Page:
Heading to London Book Fair: Diversity in UK Publishing

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As London Book Fair welcomes colleagues from other markets, a new look at the UK’s book-business inclusivity.

At the 2019 London Book Fair, the most recent in-person staging of the trade show. Image: LBF

By Porter Anderson, Editor-in-Chief | @Porter_Anderson

Lotinga: ‘Absolutely No Room for Complacency’
The United Kingdom’s Publishers Association—arguably the world leader in its focus on diversity, inclusion, and equity—has issued an update to its survey work, shortly before the first edition of London Book Fair to be held in person since 2019.

Published a week ago today (April 1), the new “Diversity Survey of the [UK] Publishing Workforce” for 2021 from the association had the participation of 14,089 employees from 60 businesses. Several top-line observations are offered by the association CEO Stephen Lotinga and his staff.

And particularly as international trade visitors arrive in the UK for London Book Fair—just as the BBC reports that a record 4.9 million people have the coronavirus COVID-19 in the UK, no less—the findings of the association’s new survey should be interesting to everyone who has watched this market come together in an effort to change its stance on these crucial issues.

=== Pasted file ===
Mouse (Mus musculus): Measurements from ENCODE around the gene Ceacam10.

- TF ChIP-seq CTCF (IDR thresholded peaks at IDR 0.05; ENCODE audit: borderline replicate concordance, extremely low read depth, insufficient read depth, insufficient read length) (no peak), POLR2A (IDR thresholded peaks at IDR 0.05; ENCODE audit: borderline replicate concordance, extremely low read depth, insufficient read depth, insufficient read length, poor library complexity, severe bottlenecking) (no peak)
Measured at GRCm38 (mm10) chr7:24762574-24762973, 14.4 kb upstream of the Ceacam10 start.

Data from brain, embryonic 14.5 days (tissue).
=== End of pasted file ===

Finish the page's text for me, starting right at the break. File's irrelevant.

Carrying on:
Who is working in world publishing and its national markets today? How readily do those people reflect the populations of the markets they serve?

First, those key findings, as interpreted by the Publishers Association:

  • More than half of those in the UK publishing industry’s executive leadership and senior management positions are female
  • UK publishing executives are 52-percent female in the results gathered by this survey
  • Women hold 56 percent of the UK publishing senior management roles in the survey’s results
  • Overall, 63 percent of survey respondents were women
  • The presence of people from ethnic minority groups–excluding white minorities–has increased to 15 percent, a number that achieves the Publishers Association’s target in this category for 2022
  • LGB+ representation continues to increase, with 13 percent of respondents either identifying themselves as lesbian, gay, or bisexual, or preferring to describe their sexual orientation, a figure which has grown each year since 2017
  • One percent of respondents identify themselves in survey responses as transgender, which is in line with the UK population according to estimates of the British Government Equalities Office
  • The representation in the UK’s publishing industry of people with disabilities has increased over the years from 2 percent in 2017 to 13 percent in 2021